The Los Angeles Chargers selected wide receiver Quentin Johnston with the No. 21 overall pick in the 2023 NFL Draft. Here's what you need to know about how his Fantasy stock in both season-long and Dynasty formats is affected by his landing spot.
Johnston's Fantasy fit with Chargers
Although it may have not been the most ideal landing spot for immediate redraft value, it's no surprise the Chargers selected Johnston. GM Tom Telesco loves and prioritizes bigger wide receivers and now he's got himself three of them after adding Johnston.
Johnston offers something different than both Keenan Allen and Mike Williams and that's true vertical speed. Although Johnston's 40-yard dash wasn't as fast as people hoped for, his long stride length shows up on tape and allows him to win on the vertical plane. Go watch his game film against Kansas State cornerback Julius Brents, who is likely to be a top-60 pick, and you'll see exactly what I mean.
There's nothing this Chargers offense needed more than a true vertical threat and Johnston will play that role in Year 1. He will also help improve their ability to create yards after the catch on mesh routes and deep overs -- my favorite trait in Johnston's profile is his ability to create after the catch. Johnston is a sleeper wide receiver for me in redraft as a bet on traits pick. The volume may not be there, but the touchdowns could come early in Year 1.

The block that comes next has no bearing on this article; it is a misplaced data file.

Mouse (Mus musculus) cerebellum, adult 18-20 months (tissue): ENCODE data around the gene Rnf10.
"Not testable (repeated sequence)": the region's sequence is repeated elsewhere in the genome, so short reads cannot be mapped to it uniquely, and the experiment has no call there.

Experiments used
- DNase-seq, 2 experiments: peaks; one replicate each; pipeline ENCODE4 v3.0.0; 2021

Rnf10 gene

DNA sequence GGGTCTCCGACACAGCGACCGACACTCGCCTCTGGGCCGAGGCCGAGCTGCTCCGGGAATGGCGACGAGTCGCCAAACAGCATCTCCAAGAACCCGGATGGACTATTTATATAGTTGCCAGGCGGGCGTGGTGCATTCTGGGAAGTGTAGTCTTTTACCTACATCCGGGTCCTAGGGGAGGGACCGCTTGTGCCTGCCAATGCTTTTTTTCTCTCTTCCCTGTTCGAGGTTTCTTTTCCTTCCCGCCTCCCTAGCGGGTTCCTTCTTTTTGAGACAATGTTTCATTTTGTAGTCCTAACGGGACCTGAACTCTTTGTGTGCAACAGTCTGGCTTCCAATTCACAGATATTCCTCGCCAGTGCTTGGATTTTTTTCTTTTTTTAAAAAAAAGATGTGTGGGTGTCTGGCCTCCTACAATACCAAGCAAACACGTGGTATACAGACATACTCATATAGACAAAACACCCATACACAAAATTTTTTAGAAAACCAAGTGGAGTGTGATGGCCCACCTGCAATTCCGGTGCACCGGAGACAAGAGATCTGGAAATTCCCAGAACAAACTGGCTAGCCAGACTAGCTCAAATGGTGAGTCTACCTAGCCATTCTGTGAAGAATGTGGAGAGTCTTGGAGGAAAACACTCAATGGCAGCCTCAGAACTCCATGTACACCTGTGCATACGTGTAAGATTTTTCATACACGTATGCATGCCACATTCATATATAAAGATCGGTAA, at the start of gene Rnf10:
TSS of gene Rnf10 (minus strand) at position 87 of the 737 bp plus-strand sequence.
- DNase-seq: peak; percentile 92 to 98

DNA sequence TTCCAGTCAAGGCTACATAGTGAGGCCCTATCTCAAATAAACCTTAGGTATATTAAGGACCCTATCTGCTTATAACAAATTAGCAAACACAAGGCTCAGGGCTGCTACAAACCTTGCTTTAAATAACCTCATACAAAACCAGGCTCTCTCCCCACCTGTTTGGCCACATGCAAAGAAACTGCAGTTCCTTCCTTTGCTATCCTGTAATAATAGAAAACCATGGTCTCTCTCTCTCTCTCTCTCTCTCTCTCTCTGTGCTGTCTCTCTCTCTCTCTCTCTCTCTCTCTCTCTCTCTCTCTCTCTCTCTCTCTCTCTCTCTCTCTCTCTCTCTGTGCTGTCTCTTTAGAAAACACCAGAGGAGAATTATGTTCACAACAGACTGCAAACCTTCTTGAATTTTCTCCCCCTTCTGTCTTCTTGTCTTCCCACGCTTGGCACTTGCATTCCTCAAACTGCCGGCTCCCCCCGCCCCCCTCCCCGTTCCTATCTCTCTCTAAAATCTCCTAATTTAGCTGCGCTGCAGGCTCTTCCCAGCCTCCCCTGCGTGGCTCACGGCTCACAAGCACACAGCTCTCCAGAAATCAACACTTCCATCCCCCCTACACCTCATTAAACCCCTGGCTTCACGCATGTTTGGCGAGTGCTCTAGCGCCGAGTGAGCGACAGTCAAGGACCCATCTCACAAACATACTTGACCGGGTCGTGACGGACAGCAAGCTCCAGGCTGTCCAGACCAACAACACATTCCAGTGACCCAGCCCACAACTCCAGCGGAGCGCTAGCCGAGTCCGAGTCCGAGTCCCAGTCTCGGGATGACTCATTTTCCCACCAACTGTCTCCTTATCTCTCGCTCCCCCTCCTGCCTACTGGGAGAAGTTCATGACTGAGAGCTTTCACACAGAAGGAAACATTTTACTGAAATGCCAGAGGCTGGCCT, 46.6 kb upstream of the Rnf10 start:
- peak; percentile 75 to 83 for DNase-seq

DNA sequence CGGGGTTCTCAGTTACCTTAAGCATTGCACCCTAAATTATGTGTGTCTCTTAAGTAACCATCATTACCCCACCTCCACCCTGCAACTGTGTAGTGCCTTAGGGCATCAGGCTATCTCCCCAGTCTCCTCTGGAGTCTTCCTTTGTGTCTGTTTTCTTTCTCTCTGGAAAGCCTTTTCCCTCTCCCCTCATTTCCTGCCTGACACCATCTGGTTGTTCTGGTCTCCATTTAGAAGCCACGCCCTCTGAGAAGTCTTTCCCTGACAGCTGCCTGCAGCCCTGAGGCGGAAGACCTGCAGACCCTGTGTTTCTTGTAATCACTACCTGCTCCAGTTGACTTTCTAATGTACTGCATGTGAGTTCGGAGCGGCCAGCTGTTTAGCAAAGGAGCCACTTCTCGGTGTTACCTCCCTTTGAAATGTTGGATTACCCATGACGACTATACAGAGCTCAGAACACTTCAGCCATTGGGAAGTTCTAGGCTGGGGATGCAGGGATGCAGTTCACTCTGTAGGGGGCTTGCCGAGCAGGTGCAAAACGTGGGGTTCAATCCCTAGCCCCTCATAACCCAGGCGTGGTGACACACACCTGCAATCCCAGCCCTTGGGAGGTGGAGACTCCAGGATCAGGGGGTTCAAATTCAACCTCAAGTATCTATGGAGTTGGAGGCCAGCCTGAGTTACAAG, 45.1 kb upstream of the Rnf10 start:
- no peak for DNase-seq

This wide receiver class is so wide open at the top that it's more difficult to predict a definitive Dynasty outlook for Johnston, but a 6-foot-4, 215 receiver with (likely) 4.4 testing speed is likely to be the first receiver drafted in rookie drafts. I see him as a middle of the first round draft pick in one-QB Dynasty leagues and a late first-round pick in 2QB/SuperFlex leagues. He'll be more of a long-term fit than short term after joining a Chargers team that brings back Keenan Allen and Mike Williams, but they can find use for his speed right away with a quarterback like Justin Herbert.
Quentin Johnston: What to know
Johnston was the X receiver for TCU and his presence on every snap altered the way defenses played against TCU's offense from a schematic standpoint. When you have the kind of size-speed combination Johnston has, defenses have to account for you on every play. When Johnston first burst onto the scene as a freshman, teams didn't have film on him and he leveraged his long stride speed, racking up a ridiculous 22.1 yards per catch average.